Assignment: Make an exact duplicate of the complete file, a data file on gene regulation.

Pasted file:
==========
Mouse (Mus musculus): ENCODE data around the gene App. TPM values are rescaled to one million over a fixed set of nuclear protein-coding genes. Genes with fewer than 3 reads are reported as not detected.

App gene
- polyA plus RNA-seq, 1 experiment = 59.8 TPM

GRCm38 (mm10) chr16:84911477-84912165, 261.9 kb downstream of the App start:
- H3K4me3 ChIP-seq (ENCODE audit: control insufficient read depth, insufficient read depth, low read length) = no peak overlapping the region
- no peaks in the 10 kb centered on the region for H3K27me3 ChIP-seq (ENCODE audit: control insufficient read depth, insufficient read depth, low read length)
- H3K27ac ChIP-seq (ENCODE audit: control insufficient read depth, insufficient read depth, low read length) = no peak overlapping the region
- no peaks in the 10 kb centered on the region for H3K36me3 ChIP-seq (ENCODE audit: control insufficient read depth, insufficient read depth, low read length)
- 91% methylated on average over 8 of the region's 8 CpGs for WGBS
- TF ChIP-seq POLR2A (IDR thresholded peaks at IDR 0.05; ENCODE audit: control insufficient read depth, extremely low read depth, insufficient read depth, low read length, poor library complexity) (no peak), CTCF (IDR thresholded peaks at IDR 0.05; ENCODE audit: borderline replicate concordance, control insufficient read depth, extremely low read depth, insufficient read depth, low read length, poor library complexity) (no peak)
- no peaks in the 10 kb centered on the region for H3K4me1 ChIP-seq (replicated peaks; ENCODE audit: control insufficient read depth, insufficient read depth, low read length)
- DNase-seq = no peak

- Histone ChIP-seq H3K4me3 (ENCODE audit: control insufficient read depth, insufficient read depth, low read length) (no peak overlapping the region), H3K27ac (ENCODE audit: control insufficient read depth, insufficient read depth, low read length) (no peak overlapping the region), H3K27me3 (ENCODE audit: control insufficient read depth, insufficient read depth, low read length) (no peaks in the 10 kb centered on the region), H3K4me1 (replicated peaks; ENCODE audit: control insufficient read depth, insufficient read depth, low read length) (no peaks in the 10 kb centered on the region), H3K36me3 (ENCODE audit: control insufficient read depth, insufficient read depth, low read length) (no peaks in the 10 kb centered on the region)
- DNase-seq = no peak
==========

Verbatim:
Mouse (Mus musculus): ENCODE data around the gene App. TPM values are rescaled to one million over a fixed set of nuclear protein-coding genes. Genes with fewer than 3 reads are reported as not detected.

App gene
- polyA plus RNA-seq, 1 experiment = 59.8 TPM

GRCm38 (mm10) chr16:84911477-84912165, 261.9 kb downstream of the App start:
- H3K4me3 ChIP-seq (ENCODE audit: control insufficient read depth, insufficient read depth, low read length) = no peak overlapping the region
- no peaks in the 10 kb centered on the region for H3K27me3 ChIP-seq (ENCODE audit: control insufficient read depth, insufficient read depth, low read length)
- H3K27ac ChIP-seq (ENCODE audit: control insufficient read depth, insufficient read depth, low read length) = no peak overlapping the region
- no peaks in the 10 kb centered on the region for H3K36me3 ChIP-seq (ENCODE audit: control insufficient read depth, insufficient read depth, low read length)
- 91% methylated on average over 8 of the region's 8 CpGs for WGBS
- TF ChIP-seq POLR2A (IDR thresholded peaks at IDR 0.05; ENCODE audit: control insufficient read depth, extremely low read depth, insufficient read depth, low read length, poor library complexity) (no peak), CTCF (IDR thresholded peaks at IDR 0.05; ENCODE audit: borderline replicate concordance, control insufficient read depth, extremely low read depth, insufficient read depth, low read length, poor library complexity) (no peak)
- no peaks in the 10 kb centered on the region for H3K4me1 ChIP-seq (replicated peaks; ENCODE audit: control insufficient read depth, insufficient read depth, low read length)
- DNase-seq = no peak

- Histone ChIP-seq H3K4me3 (ENCODE audit: control insufficient read depth, insufficient read depth, low read length) (no peak overlapping the region), H3K27ac (ENCODE audit: control insufficient read depth, insufficient read depth, low read length) (no peak overlapping the region), H3K27me3 (ENCODE audit: control insufficient read depth, insufficient read depth, low read length) (no peaks in the 10 kb centered on the region), H3K4me1 (replicated peaks; ENCODE audit: control insufficient read depth, insufficient read depth, low read length) (no peaks in the 10 kb centered on the region), H3K36me3 (ENCODE audit: control insufficient read depth, insufficient read depth, low read length) (no peaks in the 10 kb centered on the region)
- DNase-seq = no peak